Josep Balasch (#1009)
Topic of his/her doctorate.
Implementation Aspects of Security and Privacy in Embedded Design
Year of completion
Embedded devices are nowadays largely represented across the compute continuum. From mobile phones to smart cards and RFID tags, digital devices are becoming increasingly ubiquitous, mobile and integrated with their environment. This gradual shift towards pervasive computing envisions many benefits in sectors as diverse as financial, entertainment, health care, information access, or automotive. Along with these possibilities however, there are also inherent risks to be addressed. It is in this context that this dissertation is situated. It provides contributions to the security of embedded devices and the privacy of the humans interacting with them.
The first part of the thesis is devoted to physical security. Many existing and future applications have built-in security capabilities which rely on keeping cryptographic keys secret. Typical examples include payment tokens, digital identity documents, or access control cards. As these devices operate in hostile environments, they need protection against physical attacks. Among these, side channel attacks and fault attacks represent two of the major threats in the security of embedded devices.
Our contributions in this area encompass three different but related aspects. First, we provide an in-depth analysis of vulnerabilities that lead to physical attacks. In particular, we characterize the effects of fault injections based on setup-time violations on a low-end microcontroller. Second, we show how physical attacks are still a prominent threat for secure devices by successfully attacking a widely used family of secure memories. And third, we devise and thoroughly evaluate a high-level mitigation against side channel attacks. More specifically, we employ the inner product construction to design a masking-based countermeasure implementable at any order.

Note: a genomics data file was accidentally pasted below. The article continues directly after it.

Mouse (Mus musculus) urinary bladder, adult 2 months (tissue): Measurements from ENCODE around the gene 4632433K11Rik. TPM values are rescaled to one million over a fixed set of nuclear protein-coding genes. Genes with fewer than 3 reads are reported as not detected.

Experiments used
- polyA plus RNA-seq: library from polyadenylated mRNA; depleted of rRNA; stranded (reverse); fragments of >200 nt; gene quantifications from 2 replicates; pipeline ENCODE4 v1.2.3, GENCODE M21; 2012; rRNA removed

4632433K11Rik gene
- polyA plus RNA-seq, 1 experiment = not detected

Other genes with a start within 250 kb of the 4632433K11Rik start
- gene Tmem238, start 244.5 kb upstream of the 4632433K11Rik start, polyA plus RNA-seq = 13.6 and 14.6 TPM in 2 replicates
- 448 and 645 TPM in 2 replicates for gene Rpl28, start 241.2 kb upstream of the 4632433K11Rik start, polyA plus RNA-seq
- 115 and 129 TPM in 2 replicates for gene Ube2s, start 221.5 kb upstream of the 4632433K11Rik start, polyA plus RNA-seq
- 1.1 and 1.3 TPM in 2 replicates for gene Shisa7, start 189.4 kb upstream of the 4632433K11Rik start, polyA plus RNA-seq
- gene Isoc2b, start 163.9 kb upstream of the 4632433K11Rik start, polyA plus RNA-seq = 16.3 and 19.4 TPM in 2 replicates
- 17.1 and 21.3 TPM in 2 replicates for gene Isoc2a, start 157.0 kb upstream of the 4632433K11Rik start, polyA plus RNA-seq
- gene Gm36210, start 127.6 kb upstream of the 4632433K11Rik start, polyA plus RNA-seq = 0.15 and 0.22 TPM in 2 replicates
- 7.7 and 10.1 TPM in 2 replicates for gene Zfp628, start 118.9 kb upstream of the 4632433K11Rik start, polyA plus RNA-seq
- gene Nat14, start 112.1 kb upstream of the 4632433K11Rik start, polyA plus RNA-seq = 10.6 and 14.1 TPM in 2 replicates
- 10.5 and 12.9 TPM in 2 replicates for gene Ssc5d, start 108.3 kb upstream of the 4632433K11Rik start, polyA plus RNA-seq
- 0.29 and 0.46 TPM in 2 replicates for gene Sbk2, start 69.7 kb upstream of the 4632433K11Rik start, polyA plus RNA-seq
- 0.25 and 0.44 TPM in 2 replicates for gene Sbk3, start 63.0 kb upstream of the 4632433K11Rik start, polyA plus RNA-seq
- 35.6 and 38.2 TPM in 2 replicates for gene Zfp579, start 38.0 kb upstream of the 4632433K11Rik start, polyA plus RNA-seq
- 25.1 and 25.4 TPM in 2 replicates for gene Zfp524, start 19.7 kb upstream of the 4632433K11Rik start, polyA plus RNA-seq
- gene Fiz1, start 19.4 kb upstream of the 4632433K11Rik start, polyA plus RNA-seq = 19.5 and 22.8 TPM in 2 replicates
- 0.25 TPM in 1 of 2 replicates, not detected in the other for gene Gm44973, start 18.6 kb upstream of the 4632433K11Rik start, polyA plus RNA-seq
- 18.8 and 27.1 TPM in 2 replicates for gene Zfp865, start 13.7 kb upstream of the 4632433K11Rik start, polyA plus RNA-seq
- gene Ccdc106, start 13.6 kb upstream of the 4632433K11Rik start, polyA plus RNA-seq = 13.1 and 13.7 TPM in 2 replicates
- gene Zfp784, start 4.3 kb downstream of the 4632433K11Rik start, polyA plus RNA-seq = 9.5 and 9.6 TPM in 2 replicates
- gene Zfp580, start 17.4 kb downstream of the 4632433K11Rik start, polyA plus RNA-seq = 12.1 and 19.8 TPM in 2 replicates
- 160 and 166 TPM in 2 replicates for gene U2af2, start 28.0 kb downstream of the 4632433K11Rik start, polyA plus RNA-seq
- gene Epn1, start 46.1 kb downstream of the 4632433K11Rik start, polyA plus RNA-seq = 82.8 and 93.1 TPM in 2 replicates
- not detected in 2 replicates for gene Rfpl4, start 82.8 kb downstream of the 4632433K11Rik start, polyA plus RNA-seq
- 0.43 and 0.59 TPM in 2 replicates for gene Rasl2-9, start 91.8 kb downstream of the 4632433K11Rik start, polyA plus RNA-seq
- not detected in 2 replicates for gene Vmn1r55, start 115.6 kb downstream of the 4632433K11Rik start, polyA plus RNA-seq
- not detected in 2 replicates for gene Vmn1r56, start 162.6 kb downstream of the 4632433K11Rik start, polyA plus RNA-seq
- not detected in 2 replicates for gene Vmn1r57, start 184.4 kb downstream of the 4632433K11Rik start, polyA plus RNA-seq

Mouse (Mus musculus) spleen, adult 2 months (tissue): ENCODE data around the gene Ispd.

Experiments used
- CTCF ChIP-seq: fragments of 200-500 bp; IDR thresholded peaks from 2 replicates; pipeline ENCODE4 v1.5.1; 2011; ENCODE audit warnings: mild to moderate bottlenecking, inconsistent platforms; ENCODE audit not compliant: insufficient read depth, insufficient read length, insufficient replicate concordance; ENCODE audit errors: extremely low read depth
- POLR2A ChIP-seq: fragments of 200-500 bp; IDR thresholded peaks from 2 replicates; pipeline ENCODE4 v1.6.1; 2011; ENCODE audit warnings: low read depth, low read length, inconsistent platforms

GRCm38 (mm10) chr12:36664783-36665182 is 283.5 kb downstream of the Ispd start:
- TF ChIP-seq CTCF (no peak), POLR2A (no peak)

The second part of the thesis deals with privacy aspects. Systems such as location-based services, health-care monitoring, or smart homes rely on the collection and processing of fine-grained information about users. Hazards derived from mining, sharing or misusing collected data are numerous, e.g. from discrimination, persecution or reputation damage for end users to large scale surveillance of individuals. Privacy-preserving methods to minimize the processing and/or disclosure of personal data is paramount for the acceptance of these systems.
We select Electronic Toll Pricing (ETP) as case study, a major representative of location-based services. This envisioned system allows governments to levy taxes on the use of public roads by deploying in-vehicle On-Board Units (OBUs). Our main contribution is the design, analysis and implementation of PrETP, a privacy-preserving ETP solution. The privacy guarantees of our system are achieved by letting OBUs compute their road fees locally. At the same time, we provide means for service providers to ensure that OBUs carry out correct computations.
jbalasch (at) gmail.com